💡Key Concepts

How SPV works in a practical sense.

General Idea

Your business should be able to validate the transactions it receives without having to keep all block data and validate every transaction to ever have existed.

You can achieve this by listening to block announcements from peers on the bitcoin network, inspecting each header to verify that it contains a reference to the last, forming a hash chain back to the well-known genesis block.

Third parties need only send you:

  • A transaction

  • A Merkle path connecting that transaction to a particular block header

With that data alone you can validate the transaction. First you hash it, and run a Merkle proof to get the root hash. If that Merkle root is contained in the block header at the specified height then the transaction is proven to be contained in that block.


You may have noticed that in the above scenario, the transaction had been broadcast in advance.

For small casual payments we need to be able to run SPV without either party waiting for a transaction to be mined first. This is possible by extrapolating the idea. We stipulate that the sender must include:

  • A transaction

  • Each transaction which contains an output we are spending in the new transaction.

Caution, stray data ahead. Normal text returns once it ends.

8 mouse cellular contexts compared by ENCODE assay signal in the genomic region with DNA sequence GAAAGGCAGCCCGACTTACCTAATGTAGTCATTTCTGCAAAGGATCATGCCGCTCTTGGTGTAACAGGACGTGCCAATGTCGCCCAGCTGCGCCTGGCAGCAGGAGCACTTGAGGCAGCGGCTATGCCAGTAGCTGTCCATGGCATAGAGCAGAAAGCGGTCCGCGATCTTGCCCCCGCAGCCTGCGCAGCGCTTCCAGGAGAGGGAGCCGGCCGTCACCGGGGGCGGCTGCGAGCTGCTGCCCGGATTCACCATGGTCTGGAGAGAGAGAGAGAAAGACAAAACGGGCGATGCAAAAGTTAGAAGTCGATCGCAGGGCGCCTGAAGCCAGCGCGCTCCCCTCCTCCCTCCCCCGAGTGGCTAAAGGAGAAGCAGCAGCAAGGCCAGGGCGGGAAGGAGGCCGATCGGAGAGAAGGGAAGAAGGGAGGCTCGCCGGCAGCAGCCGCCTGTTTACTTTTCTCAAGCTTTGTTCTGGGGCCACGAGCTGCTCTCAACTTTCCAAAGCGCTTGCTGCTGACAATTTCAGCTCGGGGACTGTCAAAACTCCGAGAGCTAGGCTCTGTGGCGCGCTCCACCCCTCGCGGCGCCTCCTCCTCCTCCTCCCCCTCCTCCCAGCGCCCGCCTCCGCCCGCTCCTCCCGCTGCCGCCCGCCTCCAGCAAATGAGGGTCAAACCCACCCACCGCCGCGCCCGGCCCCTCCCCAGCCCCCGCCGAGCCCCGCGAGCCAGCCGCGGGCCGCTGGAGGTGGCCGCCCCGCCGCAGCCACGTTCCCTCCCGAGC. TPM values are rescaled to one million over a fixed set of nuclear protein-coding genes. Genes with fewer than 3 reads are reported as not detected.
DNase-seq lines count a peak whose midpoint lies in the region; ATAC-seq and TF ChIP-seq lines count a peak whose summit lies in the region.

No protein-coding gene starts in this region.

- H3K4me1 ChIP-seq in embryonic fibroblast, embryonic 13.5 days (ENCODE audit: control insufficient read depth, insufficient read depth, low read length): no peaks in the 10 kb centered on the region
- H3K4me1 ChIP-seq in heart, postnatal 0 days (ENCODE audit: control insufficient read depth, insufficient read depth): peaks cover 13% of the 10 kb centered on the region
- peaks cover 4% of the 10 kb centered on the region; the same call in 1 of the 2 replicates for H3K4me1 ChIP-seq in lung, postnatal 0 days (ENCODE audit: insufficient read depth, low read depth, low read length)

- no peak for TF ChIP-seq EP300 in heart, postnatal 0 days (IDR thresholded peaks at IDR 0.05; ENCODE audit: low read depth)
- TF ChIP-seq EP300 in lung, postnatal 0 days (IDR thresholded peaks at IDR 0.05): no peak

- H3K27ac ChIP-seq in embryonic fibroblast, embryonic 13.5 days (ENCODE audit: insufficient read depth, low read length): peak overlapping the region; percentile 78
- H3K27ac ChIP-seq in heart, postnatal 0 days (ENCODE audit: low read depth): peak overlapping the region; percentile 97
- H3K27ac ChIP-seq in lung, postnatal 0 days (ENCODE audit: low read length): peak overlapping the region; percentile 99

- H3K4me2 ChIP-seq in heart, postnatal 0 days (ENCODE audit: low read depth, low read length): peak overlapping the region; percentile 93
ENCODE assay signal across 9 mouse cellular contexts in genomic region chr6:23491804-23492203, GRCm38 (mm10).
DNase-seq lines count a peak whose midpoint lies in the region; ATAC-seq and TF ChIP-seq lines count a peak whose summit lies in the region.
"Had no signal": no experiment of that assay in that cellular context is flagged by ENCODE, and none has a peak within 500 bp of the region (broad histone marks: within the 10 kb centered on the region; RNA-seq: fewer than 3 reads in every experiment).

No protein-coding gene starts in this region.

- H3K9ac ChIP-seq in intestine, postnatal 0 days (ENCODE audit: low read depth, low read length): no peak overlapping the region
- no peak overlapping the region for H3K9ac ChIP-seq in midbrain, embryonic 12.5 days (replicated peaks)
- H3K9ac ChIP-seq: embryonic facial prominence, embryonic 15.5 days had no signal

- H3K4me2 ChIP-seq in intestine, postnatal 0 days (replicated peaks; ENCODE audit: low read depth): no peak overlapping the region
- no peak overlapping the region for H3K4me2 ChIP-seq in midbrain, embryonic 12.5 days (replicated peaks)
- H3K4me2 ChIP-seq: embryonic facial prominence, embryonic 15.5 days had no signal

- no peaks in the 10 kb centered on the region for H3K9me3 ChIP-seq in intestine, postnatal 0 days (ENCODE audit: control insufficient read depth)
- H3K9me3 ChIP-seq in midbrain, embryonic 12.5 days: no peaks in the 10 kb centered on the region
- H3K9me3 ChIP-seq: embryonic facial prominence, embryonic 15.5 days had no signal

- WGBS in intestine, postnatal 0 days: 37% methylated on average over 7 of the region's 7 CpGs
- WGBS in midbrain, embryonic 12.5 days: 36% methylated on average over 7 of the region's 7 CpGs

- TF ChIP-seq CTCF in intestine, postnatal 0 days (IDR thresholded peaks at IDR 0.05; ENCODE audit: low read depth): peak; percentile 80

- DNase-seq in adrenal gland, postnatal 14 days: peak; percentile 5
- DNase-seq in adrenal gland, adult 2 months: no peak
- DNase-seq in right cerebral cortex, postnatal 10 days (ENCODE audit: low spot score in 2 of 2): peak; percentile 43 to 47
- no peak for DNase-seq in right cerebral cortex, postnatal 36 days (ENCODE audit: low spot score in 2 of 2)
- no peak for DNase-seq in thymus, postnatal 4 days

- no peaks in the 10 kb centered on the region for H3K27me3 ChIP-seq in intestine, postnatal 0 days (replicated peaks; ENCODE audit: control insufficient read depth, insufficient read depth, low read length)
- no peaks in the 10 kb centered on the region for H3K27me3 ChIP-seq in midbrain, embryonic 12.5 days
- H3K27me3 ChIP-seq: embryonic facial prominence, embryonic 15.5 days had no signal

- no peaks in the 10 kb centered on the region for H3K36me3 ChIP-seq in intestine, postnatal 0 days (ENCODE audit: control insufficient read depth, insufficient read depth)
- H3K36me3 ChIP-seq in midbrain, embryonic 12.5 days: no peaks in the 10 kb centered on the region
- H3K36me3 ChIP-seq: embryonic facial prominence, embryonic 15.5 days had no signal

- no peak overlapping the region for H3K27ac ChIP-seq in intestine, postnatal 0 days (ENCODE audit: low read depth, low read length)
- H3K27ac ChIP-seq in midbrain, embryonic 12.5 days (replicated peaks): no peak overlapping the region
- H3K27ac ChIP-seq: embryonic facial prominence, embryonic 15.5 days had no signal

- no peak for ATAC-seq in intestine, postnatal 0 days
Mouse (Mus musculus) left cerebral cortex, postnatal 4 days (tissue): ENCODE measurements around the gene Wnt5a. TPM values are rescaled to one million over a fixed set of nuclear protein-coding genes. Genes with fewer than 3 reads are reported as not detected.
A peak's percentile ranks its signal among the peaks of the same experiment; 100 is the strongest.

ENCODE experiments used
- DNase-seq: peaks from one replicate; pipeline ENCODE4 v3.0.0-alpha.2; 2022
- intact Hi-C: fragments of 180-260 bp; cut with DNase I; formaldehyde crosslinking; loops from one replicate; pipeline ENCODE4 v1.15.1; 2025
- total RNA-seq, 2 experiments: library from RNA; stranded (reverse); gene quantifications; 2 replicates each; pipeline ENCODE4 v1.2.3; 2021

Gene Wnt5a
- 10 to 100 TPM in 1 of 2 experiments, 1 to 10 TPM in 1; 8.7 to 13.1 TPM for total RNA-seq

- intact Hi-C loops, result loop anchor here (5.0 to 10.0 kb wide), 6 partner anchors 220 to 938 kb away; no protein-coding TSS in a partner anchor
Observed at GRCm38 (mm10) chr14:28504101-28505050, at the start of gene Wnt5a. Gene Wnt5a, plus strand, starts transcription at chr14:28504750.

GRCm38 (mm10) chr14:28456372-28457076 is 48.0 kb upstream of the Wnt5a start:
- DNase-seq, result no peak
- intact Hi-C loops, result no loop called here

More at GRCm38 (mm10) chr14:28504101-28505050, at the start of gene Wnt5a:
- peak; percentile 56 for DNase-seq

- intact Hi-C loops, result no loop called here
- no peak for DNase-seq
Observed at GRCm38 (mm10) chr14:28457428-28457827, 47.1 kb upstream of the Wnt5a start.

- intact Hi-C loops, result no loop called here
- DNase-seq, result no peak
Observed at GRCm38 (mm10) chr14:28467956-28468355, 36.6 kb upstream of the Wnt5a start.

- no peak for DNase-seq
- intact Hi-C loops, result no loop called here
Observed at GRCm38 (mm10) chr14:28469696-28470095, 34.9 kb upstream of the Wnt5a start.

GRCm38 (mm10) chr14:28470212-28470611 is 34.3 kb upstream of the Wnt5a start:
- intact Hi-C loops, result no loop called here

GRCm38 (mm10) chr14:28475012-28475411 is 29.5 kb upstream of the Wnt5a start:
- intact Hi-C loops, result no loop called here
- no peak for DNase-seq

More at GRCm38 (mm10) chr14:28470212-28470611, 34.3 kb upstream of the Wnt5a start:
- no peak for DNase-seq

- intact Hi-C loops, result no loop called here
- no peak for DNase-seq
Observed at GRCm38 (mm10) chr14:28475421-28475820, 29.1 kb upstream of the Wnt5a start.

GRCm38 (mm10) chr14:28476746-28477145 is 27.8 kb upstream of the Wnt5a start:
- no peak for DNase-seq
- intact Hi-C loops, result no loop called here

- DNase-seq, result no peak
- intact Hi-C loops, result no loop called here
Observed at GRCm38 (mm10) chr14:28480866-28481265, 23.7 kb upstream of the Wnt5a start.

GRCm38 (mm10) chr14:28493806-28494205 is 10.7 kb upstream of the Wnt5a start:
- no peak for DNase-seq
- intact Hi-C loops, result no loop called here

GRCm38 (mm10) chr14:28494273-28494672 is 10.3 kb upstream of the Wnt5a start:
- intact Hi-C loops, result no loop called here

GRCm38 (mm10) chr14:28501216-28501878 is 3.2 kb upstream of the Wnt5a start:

• A Merkle path for each of those input transactions.

It is possible to iterate this recursively so long as every transaction always has parent transactions or a Merkle path associated with it.

With this extrapolated approach, we must also validate each transaction which doesn't have a Merkle path. The validation should confirm that the unlocking scripts evaluate to TRUE, the satoshi amounts are as expected, and the transaction is generally well formed without error. This way we know that when we broadcast it will be accepted by the nodes.

Common Push Back

"How do you know that the outputs in question haven't been spent already elsewhere?"

What we are able to factually determine is that the scripts all evaluate to TRUE, the satoshi amounts are all as expected, the structure of the transaction is valid, and that the sender (at least at one point) owned the outputs being spent. What we cannot know without broadcasting the transaction to miners is whether the outputs have been spent by another transaction already.


It is a good question, but misses the point:

  1. There is a high cost to faking this data because a hypothetical scammer would have to create genuine spendable outputs with which to attempt to trick someone.

  2. The recipient would find out within a fraction of a second of broadcast if the tx is a double spend attempt. Nodes have callback services for this exact purpose.

  3. The recipient would then have signed evidence that the counterparty they were doing business with attempted to defraud them.

  4. Payments are negotiated after KYC and AML checks have been completed by each counterparty, so prosecution would be trivial.

In conclusion - SPV works for the same reason Bitcoin itself works - the incentive models guide the behavior of participants.

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